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Talented writers are turning their backs on ineffective writing techniques in healthcare. And I, for one, have had enough.

Just take a look at the WriterGirl blog, where you’ll find myriad posts on related topics, from “why patient-friendly language matters” to “how to make your website content accessible to everyone.” Do a Google search for “clear healthcare communication resources,” and you’ll get an astounding 1.16 trillion results. Read the Plain Language Act of 2010, which requires federal agencies to use plain language when communicating with the public. There’s an entire website dedicated to the subject—your tax dollars at work!

For creative types like myself, this emphasis on effective healthcare communication feels a bit…confining. Experts say clear communication makes health information easier to understand and use. But shouldn’t readers have to work a little bit for comprehension?

I’d rather dazzle my audience with a unique turn of phrase than bore them with clear descriptions. And don’t get me started on programs like Readable and Grammarly, which alert writers to long sentences and complex word choices. When I’m on deadline, the last thing I want is to hear it from some algorithm, amirite?

So without further ado, I present Leigh’s Top 6 Tips for ineffective healthcare communication.

1. Chunking, schmunking. Don’t make your copy scannable.

Chunking is a technique writers use to organize content into manageable paragraphs or bullet points. It makes copy easier to absorb. However, I consider it a mark of quality when readers must linger over my laborious content. The more time they spend trying to interpret what I wrote, the better. Especially when reading it on a smartphone. Heads down, everybody!

2. Abandon humanity, all ye who post here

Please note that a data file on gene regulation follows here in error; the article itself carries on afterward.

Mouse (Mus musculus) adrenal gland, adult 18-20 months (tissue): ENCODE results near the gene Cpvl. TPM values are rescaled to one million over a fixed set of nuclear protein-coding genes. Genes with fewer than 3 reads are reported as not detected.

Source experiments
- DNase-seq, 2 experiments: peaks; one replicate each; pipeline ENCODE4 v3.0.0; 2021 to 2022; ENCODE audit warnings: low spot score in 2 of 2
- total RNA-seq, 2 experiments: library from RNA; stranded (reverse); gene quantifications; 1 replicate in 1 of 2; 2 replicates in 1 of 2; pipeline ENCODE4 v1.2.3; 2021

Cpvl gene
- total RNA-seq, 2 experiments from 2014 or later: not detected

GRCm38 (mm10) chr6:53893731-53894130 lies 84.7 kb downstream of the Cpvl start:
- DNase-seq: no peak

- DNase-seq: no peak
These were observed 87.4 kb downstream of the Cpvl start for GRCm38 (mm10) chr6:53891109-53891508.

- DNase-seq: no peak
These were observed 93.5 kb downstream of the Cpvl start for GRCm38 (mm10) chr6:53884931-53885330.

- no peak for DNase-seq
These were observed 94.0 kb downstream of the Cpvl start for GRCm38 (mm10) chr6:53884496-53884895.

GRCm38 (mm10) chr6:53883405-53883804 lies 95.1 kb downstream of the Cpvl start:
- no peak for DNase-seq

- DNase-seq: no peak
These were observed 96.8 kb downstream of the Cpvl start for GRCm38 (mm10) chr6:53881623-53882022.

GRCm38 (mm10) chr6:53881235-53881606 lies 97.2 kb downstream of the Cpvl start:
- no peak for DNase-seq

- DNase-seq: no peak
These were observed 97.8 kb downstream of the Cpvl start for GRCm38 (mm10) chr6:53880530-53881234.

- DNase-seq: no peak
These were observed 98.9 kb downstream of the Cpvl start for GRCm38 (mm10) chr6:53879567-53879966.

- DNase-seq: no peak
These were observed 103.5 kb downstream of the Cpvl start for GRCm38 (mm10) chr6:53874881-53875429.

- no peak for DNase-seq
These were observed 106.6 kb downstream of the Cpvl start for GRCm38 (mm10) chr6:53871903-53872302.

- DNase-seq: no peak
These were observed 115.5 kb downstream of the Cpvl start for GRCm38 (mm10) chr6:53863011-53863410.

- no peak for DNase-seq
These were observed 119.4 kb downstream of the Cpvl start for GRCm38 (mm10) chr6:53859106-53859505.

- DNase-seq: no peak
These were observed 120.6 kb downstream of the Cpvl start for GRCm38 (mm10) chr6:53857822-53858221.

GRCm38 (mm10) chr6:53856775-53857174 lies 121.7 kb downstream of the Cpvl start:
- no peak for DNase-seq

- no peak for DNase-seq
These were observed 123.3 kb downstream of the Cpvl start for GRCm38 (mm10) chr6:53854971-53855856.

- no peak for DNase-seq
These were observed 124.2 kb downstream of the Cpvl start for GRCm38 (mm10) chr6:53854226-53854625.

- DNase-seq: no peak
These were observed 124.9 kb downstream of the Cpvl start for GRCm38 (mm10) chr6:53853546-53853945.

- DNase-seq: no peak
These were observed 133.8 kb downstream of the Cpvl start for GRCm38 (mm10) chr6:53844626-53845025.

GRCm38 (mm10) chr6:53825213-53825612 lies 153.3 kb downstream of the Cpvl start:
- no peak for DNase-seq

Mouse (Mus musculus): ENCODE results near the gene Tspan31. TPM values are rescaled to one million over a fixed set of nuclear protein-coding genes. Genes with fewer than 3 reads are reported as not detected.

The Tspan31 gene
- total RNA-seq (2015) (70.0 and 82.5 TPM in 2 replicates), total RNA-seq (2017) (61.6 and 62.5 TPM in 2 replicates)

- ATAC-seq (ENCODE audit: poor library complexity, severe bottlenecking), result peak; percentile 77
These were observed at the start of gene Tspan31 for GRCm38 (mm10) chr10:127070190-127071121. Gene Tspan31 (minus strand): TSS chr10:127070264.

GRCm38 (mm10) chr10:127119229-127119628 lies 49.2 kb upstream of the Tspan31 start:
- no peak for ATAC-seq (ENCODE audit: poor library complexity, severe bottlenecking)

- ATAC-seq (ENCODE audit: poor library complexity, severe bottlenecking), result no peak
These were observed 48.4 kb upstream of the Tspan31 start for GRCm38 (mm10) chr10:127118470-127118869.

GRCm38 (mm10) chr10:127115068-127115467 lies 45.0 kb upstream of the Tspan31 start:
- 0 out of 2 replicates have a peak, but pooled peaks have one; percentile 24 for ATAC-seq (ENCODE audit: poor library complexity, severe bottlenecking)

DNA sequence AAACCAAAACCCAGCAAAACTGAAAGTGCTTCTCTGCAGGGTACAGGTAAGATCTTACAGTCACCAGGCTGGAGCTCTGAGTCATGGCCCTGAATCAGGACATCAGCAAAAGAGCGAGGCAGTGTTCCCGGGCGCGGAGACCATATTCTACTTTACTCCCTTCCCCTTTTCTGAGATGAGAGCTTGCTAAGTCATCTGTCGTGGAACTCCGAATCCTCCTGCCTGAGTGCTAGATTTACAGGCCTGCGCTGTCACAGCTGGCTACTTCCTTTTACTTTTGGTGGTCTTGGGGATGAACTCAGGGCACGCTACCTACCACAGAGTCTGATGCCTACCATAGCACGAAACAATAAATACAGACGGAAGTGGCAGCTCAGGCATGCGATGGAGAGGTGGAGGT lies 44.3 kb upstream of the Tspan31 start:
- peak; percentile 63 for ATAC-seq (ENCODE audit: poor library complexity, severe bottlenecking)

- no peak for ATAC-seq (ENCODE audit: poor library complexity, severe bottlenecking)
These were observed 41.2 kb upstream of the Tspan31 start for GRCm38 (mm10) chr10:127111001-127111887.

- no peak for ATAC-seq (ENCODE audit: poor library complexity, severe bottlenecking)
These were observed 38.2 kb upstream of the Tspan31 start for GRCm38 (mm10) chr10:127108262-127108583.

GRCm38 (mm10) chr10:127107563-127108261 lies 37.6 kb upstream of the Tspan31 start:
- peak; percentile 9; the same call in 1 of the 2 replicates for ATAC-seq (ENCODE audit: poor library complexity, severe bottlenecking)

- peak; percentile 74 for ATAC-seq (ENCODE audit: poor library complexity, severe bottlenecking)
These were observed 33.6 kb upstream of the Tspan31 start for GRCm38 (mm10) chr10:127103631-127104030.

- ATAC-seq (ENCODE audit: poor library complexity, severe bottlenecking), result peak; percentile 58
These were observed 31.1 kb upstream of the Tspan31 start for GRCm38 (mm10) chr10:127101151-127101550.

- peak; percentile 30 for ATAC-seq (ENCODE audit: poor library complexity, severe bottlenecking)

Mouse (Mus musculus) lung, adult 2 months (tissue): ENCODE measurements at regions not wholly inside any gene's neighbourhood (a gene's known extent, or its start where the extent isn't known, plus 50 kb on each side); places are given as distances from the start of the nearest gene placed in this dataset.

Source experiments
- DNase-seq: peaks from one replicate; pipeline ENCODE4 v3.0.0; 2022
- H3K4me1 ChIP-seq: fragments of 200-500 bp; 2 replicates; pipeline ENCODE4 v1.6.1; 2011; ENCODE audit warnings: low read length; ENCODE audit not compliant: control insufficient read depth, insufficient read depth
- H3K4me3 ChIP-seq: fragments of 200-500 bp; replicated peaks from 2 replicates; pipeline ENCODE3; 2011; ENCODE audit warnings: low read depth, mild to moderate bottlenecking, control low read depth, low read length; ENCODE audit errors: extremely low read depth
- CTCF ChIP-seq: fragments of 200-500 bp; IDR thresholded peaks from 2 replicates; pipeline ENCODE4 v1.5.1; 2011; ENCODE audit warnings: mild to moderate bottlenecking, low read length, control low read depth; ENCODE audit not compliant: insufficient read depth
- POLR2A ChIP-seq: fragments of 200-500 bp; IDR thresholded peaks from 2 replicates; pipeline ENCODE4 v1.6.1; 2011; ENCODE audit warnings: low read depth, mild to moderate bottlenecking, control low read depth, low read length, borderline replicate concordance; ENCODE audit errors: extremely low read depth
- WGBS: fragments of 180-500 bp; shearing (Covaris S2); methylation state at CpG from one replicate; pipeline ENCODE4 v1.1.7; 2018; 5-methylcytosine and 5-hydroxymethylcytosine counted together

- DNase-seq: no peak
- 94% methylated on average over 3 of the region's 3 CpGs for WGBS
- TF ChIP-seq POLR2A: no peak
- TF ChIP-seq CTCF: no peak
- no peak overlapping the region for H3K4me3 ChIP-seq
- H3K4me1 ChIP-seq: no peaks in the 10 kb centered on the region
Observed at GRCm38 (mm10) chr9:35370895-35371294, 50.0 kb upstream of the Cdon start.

Too many writers produce warm, relatable healthcare content. They believe it makes readers feel welcome and cared for. Pu-leeze. I’m partial to a more cold, abrupt writing style, and I think people who are sick and looking for medical care probably feel the same way. So whenever possible, I:

  • Steer clear of “you-oriented” writing.
  • Avoid personal touches in physician bios.
  • Strike an unempathetic tone when describing medical conditions.
  • Eschew phrases like “we understand,” “we are here to help you,” and “you are in good hands.”
  • Overexplain technical procedures.
  • Scare readers with harsh statements that help them face reality.

Pardon the bullet points.

3. Ignore SEO recommendations

If a tree falls in a forest, does it make a sound?

If you ignore SEO keywords, does your writing exist?

The only way to find out is to disregard your web team’s search engine optimization recommendations. Page one Google search results are so overrated!

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4. Passive voice should be used often

You’ve probably heard about the evils of passive voice since your 11th grade English comp class. Some writers say it sucks the life out of a sentence, makes copy flat and uninteresting, and even obscures the meaning. But without it, you can’t write gems like this:

The medical form must be submitted before you are seen by the doctor.

You are encouraged to call your insurance company prior to scheduling the procedure.

And, my favorite: Mistakes were made.

Is it just me, or does passive voice inject a little mystery into the proceedings? The reader must ponder: Who submits the form? Who wants me to call my insurance company? And who is responsible for the mistakes?

5. Incorporate as much medical jargon as possible

Using medical jargon makes me feel smart. I like big, juicy clinical terms, like salpingo-oophorectomy, subcutaneous and idiopathic. I relish opportunities to use two big words in a row—“comprehensive, multidisciplinary care,” anyone? And I favor complex alternatives to simple descriptions—such as edema instead of swelling and tachycardia instead of “fast heart rate.” If readers don’t get it, they can just ask Siri. She knows everything.

6. Resist the urge to partner with WriterGirl

I’m doing what I can from the inside to promote ineffective writing techniques in healthcare communication at WriterGirl. But it’s an uphill battle. Our growing team of writers, editors, project managers and content strategists appears to prioritize clear communication. To wit: One of our senior writers, Hannah Barker, is presenting a talk about plain language at a conference sponsored by the Georgia Hospital Association—in fact, she’s the keynote speaker! Our content strategists develop highly detailed site maps from which writers must work to ensure Google finds our clients’ content. And WriterGirl actually pays our editors to comb through first drafts and achieve an appropriate reading level based on the audience. These so-called “best practices” are enough to make a grown woman cry.

So, unless you’re looking to enhance your healthcare communication with customized, readable content that connects with your audience, avoid contacting WriterGirl. You can thank me later.